His wife, a professor surnamed Chung, faces allegations that she forged a college presidential citation to help her daughter gain admission to medical school and about her family's dubious investment in a private equity fund (PEF).
The prosecution called her in a closed-door manner without her being exposed to the media, like in the previous two rounds of summoning.
Chung was indicted for alleged forgery in early September.
|Justice Minister Cho Kuk (Yonhap)|
State prosecutors first questioned her Thursday, but the probe ended earlier than expected as she cited health problems.
During the probe on Saturday, she spent most of the time reviewing whether investigators properly wrote a report on her first questioning.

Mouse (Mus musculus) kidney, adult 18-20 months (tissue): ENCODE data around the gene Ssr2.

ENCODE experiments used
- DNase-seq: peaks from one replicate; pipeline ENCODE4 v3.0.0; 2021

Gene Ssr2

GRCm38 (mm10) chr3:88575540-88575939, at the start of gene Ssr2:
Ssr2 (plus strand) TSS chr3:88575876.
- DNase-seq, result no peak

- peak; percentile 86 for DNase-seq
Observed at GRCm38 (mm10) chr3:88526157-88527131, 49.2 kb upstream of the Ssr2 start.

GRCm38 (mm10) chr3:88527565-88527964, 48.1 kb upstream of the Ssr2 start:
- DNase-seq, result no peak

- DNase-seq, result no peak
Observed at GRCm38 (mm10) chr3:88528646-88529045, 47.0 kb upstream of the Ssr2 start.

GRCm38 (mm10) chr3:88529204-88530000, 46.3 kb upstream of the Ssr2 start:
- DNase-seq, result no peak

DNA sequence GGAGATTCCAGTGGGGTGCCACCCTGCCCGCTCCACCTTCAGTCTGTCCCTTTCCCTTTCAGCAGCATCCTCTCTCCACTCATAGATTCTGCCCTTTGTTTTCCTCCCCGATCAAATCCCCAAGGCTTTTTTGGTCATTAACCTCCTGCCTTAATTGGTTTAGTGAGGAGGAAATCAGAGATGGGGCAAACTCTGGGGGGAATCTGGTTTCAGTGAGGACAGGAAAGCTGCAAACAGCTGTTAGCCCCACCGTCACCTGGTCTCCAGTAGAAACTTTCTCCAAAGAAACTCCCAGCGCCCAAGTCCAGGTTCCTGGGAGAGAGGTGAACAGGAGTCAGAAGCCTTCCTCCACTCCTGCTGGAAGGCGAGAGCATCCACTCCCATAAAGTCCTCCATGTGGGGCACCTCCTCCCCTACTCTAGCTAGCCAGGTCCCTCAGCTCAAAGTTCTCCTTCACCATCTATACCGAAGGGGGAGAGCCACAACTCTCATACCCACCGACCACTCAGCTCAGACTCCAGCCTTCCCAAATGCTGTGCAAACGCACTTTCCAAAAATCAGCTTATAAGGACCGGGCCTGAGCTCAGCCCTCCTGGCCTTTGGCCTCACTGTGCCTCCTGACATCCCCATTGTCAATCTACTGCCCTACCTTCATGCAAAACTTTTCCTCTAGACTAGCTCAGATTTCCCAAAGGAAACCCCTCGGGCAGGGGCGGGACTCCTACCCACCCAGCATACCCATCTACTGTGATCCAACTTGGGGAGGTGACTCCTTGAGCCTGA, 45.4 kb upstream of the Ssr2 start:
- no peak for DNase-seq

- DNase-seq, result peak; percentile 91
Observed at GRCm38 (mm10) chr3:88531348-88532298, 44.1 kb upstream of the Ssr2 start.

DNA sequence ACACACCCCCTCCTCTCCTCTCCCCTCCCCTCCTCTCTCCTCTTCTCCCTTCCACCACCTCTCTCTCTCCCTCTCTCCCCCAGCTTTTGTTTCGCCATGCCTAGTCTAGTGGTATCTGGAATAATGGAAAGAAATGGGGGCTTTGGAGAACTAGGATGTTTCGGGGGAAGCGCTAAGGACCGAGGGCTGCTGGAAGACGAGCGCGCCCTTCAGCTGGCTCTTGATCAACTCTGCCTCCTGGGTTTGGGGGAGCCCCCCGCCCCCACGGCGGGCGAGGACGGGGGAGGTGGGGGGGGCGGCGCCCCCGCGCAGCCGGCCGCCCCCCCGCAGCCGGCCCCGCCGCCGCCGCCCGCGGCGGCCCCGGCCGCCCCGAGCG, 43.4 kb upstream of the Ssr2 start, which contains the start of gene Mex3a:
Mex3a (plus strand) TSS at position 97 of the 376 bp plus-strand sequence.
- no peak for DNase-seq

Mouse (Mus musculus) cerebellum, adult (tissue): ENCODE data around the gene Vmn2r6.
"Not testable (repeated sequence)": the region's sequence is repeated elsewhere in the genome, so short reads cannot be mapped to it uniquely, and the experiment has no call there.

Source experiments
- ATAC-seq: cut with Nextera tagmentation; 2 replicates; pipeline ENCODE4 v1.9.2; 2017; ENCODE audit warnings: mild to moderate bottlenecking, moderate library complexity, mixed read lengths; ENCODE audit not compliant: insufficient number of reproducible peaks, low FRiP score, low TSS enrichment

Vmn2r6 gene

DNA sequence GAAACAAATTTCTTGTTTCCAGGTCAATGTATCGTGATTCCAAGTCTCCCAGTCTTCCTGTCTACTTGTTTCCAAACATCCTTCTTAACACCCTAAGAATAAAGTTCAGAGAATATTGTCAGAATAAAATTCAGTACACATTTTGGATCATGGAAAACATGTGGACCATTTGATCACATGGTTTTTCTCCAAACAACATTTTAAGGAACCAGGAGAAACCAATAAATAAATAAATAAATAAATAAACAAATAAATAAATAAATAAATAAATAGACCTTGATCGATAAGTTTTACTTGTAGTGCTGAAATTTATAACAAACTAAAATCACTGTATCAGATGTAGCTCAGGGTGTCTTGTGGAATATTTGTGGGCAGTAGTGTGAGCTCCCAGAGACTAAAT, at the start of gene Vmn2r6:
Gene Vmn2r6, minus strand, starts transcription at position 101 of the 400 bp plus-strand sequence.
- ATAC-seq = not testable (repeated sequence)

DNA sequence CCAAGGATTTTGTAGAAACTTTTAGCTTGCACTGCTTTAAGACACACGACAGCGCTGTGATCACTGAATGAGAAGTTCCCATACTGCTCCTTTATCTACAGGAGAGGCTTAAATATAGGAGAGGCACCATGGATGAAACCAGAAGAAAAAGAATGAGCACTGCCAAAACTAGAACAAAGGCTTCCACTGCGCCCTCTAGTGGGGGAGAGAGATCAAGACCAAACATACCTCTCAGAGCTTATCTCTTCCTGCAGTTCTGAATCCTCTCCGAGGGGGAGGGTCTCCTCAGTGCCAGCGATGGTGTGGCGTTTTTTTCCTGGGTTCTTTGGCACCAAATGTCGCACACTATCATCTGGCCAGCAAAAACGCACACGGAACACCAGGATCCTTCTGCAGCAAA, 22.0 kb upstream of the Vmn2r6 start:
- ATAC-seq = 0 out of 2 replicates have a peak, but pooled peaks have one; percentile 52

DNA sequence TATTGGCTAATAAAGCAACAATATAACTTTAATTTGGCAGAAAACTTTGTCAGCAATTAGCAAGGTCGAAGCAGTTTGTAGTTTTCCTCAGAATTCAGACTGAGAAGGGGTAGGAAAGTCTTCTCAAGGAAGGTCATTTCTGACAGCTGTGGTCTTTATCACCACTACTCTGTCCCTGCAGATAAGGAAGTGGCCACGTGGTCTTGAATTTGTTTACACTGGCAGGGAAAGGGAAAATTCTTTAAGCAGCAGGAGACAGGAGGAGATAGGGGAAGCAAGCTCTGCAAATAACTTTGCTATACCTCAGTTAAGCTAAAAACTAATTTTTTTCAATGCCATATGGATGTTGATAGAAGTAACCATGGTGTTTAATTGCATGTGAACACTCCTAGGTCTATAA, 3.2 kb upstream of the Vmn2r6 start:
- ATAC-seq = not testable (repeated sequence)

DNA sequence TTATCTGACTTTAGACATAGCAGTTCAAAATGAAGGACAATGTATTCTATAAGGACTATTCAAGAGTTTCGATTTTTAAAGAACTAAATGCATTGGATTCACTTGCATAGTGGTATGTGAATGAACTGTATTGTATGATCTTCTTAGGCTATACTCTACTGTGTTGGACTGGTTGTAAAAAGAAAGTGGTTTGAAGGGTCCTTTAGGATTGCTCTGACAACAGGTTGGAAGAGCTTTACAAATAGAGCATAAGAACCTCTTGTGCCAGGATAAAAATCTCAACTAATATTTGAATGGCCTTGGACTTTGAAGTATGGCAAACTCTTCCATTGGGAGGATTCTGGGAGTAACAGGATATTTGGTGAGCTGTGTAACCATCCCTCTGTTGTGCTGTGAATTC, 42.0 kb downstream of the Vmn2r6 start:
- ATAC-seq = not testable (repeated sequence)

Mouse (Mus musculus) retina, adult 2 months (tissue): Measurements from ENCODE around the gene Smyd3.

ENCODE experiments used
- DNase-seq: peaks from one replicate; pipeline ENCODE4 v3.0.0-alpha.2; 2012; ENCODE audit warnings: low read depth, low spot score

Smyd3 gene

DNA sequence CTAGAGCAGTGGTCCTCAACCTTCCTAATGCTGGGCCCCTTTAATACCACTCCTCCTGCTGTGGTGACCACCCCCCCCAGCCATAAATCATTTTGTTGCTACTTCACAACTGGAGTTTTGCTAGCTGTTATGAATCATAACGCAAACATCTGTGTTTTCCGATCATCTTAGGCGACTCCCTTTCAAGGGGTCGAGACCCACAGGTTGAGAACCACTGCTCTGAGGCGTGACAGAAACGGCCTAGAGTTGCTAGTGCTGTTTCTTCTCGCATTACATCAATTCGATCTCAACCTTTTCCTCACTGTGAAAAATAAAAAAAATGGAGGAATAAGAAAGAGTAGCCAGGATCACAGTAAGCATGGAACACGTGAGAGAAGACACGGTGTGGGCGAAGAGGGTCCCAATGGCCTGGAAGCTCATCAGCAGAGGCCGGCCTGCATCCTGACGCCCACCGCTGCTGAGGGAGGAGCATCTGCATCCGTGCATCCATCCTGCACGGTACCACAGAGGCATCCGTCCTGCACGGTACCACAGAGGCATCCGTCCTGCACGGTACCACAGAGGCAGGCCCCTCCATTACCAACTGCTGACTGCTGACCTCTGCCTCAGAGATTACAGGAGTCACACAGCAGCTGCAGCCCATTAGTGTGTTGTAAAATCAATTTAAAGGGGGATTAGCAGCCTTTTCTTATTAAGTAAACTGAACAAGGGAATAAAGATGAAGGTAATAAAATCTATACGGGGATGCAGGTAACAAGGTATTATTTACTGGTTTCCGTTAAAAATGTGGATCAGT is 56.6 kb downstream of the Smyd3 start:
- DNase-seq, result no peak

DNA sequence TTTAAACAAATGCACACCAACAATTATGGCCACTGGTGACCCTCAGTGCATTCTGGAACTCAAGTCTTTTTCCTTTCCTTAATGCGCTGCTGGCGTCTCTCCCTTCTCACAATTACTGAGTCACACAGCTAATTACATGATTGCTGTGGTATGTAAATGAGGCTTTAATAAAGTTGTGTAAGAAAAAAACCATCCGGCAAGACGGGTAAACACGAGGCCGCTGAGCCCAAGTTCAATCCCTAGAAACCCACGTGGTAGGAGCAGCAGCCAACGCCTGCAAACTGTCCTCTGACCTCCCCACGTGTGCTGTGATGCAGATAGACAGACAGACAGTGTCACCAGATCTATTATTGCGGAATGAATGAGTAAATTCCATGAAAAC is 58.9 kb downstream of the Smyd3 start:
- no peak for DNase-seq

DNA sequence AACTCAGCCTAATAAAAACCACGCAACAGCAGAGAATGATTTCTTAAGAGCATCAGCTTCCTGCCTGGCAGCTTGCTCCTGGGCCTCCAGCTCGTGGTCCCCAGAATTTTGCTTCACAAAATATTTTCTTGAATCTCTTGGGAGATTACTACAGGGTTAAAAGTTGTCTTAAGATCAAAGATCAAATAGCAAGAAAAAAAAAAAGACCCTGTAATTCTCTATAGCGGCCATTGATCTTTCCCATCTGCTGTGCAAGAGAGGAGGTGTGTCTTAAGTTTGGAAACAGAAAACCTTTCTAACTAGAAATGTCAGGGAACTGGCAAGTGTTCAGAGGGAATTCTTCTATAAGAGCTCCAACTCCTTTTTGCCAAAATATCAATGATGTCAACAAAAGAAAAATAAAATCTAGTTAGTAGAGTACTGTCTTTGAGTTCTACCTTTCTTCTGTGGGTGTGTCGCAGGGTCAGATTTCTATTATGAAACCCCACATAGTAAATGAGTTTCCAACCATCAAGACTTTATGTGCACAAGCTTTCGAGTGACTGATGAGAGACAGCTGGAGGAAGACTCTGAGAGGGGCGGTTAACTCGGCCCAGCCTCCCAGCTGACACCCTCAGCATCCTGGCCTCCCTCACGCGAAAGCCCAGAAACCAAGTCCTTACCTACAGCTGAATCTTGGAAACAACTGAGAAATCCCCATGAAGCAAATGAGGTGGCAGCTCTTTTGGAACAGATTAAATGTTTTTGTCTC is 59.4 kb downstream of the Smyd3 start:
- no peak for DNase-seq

The prosecution reportedly plans to concentrate on allegations that she may have conspired with Cho's nephew for suspected involvement in the PEF operation.
Chung and her two children invested more than 1 billion won ($837,380) in the fund, months after Cho was named as senior presidential secretary for civil affairs in May 2017.
Cho denied playing a role in the investment during his confirmation hearing.
Meanwhile, a younger brother of Cho will face a court hearing later in the day over corruption allegations in connection with a private school foundation that Cho's mother is running.
On Monday, he requested a delay in the hearing on whether to detain him, citing health problems.
But the prosecution executed a warrant to bring him to the court on the judgment that his health has no problems. (Yonhap)